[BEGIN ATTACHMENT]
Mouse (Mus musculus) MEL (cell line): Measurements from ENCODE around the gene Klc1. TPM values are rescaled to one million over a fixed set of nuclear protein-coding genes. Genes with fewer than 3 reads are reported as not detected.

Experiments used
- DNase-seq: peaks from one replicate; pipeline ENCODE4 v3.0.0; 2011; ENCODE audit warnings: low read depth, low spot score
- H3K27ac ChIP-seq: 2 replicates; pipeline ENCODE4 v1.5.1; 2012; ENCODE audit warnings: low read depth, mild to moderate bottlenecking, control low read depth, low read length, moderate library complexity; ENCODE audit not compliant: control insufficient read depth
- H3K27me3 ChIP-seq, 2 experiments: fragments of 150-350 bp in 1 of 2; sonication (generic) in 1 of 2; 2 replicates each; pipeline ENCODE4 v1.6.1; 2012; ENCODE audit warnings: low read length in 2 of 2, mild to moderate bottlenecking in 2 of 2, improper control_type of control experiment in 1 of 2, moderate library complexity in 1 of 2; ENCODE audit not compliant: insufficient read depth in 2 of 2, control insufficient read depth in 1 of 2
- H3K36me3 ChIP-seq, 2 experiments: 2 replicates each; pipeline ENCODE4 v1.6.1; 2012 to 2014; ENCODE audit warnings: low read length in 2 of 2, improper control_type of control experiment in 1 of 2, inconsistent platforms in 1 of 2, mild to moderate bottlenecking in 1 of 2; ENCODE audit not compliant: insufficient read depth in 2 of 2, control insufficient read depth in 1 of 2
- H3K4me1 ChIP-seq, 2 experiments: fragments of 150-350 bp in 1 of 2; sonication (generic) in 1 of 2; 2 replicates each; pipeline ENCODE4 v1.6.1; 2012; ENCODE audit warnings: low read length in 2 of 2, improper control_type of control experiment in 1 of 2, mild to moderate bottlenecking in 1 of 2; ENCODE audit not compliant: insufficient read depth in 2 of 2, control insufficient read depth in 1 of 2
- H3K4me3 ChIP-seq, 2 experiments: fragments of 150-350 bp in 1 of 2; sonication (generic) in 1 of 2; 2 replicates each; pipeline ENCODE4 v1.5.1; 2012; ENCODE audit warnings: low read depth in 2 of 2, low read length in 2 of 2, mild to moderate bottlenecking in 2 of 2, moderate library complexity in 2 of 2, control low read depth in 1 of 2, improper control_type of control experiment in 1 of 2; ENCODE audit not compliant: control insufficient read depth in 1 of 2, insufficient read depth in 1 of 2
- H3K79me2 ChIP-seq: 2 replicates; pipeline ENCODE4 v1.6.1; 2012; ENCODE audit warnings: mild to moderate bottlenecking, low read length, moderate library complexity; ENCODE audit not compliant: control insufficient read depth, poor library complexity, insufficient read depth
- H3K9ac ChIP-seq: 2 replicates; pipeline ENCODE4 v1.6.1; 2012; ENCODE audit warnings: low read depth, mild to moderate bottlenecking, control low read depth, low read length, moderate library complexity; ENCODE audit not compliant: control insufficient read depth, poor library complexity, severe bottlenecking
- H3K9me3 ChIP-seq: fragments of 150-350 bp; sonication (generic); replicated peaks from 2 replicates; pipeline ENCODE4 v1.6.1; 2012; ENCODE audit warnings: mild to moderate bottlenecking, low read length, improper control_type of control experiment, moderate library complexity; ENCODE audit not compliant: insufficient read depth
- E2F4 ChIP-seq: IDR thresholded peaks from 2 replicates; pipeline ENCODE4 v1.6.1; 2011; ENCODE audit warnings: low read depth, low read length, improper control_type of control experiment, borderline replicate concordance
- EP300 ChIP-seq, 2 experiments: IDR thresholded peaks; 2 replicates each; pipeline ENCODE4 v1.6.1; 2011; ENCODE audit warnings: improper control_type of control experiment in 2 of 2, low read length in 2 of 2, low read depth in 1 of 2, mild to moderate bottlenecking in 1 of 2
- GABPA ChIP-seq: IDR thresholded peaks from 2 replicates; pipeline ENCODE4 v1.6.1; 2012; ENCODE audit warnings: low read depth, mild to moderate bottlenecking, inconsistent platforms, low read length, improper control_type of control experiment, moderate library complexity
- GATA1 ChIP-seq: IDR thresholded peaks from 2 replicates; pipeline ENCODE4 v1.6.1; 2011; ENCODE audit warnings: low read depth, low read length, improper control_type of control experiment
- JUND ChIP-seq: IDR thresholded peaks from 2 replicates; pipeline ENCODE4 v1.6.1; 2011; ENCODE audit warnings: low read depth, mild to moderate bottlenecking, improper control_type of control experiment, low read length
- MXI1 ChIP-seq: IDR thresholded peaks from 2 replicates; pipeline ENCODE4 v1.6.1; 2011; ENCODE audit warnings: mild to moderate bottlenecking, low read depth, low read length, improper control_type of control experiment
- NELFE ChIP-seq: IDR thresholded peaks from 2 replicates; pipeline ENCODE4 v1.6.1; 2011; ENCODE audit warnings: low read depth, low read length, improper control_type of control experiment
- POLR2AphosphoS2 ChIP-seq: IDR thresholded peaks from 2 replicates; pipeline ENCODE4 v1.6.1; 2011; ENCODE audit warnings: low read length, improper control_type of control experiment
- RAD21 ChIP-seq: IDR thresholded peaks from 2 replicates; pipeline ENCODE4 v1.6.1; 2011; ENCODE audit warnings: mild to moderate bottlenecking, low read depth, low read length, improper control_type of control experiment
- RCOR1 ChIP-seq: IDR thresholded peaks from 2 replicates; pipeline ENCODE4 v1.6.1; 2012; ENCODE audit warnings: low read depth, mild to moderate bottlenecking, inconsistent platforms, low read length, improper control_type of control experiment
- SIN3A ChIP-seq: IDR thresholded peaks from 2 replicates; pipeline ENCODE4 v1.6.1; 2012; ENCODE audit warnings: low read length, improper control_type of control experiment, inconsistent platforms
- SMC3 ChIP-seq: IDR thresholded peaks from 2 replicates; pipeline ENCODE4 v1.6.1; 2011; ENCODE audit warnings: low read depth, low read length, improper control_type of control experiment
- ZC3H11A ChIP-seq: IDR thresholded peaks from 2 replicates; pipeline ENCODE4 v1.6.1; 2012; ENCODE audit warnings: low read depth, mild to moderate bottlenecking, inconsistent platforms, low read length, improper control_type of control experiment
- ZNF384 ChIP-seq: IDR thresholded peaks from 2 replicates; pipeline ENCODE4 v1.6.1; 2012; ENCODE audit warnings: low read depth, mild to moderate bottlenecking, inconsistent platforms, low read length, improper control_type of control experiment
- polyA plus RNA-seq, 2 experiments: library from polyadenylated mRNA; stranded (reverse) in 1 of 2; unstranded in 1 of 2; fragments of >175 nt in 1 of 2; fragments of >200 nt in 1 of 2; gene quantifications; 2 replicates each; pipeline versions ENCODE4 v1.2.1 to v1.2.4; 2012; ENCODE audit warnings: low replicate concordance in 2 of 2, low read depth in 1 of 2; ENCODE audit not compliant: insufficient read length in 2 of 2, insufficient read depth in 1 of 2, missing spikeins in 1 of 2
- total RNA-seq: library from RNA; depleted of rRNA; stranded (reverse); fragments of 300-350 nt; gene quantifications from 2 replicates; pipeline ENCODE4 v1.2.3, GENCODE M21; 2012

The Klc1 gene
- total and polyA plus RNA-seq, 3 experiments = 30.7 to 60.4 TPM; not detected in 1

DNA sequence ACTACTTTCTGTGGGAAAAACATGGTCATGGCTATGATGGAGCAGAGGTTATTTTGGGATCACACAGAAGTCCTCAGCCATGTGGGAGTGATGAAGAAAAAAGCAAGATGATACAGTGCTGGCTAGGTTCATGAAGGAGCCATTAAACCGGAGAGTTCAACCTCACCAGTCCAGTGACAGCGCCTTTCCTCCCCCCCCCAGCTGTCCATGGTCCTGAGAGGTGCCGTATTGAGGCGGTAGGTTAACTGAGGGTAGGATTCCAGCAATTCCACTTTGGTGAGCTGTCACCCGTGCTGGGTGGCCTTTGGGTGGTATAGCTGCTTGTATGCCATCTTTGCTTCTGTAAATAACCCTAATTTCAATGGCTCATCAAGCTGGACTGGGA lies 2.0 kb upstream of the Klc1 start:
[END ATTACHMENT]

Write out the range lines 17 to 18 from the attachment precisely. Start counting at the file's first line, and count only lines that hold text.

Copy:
- MXI1 ChIP-seq: IDR thresholded peaks from 2 replicates; pipeline ENCODE4 v1.6.1; 2011; ENCODE audit warnings: mild to moderate bottlenecking, low read depth, low read length, improper control_type of control experiment
- NELFE ChIP-seq: IDR thresholded peaks from 2 replicates; pipeline ENCODE4 v1.6.1; 2011; ENCODE audit warnings: low read depth, low read length, improper control_type of control experiment